Purpose: To evaluate histomorphometrically early healing at implants placed in sites prepared with either a sonic device or conventional drills. Materials and methods: Sixteen volunteer patients were recruited. Two titanium mini-implants were placed in the distal segments of the maxilla in recipient sites prepared with either a sonic device or conventional drills. Biopsy specimens containing the mini-implants were retrieved after 2 weeks in eight patients, and after 6 weeks in the other eight patients. Histomorphometric analyses were performed. Results: Histologic slides were available from seven patients for both 2-week and 6-week periods. After 2 weeks of healing, small amounts of new bone were found in contact with the implant surface, with 5.5% ± 7.3% and 3.8% ± 10.0% at the sonic and drill groups, respectively. After 6 weeks of healing, new bone was 46.9% ± 15.5% at the sonic group, and 46.4% ± 14.9% at the drill group. None of the differences was statistically significant. Conclusion: The percentage of new bone in contact with the implant surface was similar in the sonic and drill groups.

Bone healing at implants placed in sites prepared either with a sonic device or drills: A split-mouth histomorphometric randomized controlled trial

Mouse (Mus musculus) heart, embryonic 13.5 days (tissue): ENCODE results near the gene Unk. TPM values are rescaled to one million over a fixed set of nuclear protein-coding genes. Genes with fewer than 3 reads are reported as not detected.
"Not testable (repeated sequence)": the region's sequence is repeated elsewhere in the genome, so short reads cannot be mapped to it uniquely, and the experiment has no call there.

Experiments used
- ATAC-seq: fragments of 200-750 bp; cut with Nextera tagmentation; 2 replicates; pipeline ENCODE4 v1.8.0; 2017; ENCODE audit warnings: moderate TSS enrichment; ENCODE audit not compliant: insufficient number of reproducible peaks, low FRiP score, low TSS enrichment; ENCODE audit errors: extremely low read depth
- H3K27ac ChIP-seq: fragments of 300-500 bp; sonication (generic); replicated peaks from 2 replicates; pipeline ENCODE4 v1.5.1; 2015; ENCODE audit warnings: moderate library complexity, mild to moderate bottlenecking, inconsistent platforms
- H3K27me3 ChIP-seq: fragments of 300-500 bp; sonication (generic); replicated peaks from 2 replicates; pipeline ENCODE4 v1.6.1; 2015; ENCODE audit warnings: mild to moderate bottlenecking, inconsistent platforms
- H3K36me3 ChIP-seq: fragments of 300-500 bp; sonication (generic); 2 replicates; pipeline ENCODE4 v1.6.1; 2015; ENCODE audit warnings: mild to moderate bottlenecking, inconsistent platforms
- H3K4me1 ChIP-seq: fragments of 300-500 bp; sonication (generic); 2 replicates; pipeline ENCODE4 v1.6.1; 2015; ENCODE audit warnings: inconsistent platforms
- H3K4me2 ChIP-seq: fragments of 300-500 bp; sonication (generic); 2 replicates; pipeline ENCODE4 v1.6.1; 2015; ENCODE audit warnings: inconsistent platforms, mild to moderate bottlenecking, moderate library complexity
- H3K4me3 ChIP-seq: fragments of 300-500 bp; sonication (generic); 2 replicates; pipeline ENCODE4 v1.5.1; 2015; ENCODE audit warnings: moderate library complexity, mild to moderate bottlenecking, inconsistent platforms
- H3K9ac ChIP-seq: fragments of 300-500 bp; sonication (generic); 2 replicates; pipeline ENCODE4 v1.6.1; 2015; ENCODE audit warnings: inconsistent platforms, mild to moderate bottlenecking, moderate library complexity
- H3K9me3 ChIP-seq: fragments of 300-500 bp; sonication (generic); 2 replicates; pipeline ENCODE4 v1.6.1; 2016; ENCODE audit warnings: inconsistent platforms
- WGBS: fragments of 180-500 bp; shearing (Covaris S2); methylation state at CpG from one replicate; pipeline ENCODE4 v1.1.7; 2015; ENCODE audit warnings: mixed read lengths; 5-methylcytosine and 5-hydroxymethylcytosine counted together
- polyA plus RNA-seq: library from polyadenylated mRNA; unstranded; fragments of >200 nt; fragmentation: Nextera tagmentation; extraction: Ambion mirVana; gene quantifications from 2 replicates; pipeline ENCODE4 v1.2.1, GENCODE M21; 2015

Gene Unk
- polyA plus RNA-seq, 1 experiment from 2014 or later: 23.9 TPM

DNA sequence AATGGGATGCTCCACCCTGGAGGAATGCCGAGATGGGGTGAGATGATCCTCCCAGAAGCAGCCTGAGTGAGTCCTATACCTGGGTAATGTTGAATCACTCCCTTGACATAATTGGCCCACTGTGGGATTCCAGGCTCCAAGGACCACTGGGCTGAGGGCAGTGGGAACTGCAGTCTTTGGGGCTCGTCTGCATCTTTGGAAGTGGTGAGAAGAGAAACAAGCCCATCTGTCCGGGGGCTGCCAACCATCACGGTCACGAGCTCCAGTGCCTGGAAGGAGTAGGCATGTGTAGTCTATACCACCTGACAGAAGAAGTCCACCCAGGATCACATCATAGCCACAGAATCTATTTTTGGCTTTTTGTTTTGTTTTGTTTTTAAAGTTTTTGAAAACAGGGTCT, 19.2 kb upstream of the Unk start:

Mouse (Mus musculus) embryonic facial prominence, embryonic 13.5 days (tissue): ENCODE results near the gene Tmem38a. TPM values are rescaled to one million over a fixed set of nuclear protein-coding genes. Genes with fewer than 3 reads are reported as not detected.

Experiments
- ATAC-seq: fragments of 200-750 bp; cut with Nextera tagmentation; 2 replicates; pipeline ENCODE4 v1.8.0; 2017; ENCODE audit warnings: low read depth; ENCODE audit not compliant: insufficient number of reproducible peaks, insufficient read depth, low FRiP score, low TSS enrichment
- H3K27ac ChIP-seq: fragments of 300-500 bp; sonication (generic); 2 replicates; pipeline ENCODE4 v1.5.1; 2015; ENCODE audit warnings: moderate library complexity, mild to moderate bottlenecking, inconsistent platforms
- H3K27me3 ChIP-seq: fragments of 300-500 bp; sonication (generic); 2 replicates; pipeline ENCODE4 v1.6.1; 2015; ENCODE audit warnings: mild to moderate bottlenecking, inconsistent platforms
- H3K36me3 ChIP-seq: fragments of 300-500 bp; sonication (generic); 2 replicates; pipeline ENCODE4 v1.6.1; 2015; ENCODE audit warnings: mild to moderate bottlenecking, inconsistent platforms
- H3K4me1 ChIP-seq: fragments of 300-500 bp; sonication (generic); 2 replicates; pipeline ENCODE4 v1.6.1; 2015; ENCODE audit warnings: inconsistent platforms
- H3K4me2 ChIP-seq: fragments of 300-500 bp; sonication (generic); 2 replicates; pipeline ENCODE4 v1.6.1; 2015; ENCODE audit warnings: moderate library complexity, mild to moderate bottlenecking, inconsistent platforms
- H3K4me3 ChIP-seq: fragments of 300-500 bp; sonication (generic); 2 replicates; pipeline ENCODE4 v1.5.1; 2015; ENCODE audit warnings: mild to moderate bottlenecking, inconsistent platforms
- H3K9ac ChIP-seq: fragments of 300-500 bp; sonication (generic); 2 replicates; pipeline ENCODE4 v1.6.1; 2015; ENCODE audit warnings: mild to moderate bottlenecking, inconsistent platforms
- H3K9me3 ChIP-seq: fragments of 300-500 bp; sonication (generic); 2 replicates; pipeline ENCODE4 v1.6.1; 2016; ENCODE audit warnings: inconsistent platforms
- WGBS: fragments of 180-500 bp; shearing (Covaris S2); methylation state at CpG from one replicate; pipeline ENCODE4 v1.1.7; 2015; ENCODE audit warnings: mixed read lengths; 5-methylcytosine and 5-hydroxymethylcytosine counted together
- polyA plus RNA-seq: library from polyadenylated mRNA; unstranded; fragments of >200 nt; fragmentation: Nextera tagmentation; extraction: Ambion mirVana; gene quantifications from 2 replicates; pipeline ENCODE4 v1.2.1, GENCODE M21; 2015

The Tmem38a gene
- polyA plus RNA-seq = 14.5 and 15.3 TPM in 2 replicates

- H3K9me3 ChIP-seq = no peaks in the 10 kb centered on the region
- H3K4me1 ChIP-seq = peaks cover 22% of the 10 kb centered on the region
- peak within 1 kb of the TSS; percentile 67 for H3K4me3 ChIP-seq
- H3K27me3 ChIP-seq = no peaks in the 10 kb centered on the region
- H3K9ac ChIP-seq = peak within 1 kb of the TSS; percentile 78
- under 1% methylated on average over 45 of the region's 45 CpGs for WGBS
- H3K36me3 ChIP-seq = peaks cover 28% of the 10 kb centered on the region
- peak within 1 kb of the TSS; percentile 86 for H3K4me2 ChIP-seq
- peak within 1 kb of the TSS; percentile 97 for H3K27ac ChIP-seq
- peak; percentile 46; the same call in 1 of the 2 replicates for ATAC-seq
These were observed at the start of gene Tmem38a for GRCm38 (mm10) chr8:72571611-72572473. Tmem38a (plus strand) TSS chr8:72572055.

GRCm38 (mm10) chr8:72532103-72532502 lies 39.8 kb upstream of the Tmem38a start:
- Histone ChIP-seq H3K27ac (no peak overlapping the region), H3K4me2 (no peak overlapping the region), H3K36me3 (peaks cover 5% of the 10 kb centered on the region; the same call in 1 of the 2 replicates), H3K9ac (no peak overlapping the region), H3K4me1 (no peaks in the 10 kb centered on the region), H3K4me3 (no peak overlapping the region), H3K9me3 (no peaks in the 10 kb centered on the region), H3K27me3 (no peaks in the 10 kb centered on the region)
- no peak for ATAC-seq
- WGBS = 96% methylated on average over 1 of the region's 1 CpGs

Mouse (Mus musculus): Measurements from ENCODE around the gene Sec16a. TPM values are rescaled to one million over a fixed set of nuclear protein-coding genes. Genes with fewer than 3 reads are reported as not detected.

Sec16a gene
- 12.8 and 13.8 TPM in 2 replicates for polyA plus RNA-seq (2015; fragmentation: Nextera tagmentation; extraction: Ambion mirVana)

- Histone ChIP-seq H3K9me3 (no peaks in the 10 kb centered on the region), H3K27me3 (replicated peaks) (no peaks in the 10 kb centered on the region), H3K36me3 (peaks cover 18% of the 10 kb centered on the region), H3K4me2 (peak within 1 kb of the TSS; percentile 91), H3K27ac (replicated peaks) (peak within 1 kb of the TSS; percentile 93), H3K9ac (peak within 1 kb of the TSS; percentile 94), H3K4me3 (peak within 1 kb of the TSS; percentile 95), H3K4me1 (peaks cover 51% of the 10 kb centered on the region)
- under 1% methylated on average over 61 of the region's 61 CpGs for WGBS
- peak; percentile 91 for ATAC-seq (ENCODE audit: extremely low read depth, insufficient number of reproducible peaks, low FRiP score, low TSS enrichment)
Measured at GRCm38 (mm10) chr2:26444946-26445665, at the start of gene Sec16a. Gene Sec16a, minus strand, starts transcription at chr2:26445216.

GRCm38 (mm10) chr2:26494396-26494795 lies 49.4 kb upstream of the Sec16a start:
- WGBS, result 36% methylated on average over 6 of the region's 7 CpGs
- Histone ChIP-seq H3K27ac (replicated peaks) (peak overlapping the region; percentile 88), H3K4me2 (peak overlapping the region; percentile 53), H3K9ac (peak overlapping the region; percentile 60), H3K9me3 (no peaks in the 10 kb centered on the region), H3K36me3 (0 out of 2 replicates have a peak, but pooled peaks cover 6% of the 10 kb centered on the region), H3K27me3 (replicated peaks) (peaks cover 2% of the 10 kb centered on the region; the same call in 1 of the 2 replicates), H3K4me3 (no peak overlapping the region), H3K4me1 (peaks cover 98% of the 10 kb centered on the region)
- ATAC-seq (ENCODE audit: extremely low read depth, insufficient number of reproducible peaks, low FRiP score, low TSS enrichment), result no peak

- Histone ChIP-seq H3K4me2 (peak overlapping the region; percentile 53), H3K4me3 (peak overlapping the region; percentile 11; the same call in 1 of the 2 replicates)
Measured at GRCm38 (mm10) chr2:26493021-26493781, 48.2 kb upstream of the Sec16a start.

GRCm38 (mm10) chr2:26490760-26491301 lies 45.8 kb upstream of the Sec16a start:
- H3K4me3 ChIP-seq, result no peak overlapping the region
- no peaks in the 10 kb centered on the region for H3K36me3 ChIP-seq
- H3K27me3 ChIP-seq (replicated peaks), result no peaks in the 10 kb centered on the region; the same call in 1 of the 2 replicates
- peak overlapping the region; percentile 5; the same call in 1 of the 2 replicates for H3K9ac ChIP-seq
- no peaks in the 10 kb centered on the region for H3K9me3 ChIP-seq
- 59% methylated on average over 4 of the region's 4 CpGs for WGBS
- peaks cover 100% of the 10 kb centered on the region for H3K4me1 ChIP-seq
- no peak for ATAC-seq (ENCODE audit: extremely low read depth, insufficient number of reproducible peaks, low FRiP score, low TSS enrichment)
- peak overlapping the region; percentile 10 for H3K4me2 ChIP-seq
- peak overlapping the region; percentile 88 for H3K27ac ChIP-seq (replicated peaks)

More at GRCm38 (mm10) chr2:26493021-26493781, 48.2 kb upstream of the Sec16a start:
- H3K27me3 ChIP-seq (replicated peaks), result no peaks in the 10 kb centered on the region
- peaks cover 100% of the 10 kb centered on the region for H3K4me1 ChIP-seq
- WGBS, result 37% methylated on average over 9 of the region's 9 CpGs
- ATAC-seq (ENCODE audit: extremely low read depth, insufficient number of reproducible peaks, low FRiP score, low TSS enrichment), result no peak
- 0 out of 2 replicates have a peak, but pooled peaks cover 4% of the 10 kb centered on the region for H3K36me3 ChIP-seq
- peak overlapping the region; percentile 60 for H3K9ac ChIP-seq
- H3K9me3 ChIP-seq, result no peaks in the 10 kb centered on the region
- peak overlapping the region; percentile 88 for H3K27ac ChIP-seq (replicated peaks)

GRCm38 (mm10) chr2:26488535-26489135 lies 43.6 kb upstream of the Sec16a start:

Piattelli A;Baldi N;Iezzi G
;
2020

Abstract

Purpose: To evaluate histomorphometrically early healing at implants placed in sites prepared with either a sonic device or conventional drills. Materials and methods: Sixteen volunteer patients were recruited. Two titanium mini-implants were placed in the distal segments of the maxilla in recipient sites prepared with either a sonic device or conventional drills. Biopsy specimens containing the mini-implants were retrieved after 2 weeks in eight patients, and after 6 weeks in the other eight patients. Histomorphometric analyses were performed. Results: Histologic slides were available from seven patients for both 2-week and 6-week periods. After 2 weeks of healing, small amounts of new bone were found in contact with the implant surface, with 5.5% ± 7.3% and 3.8% ± 10.0% at the sonic and drill groups, respectively. After 6 weeks of healing, new bone was 46.9% ± 15.5% at the sonic group, and 46.4% ± 14.9% at the drill group. None of the differences was statistically significant. Conclusion: The percentage of new bone in contact with the implant surface was similar in the sonic and drill groups.
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Utilizza questo identificativo per citare o creare un link a questo documento: http://hdl.handle.net/11564/717217
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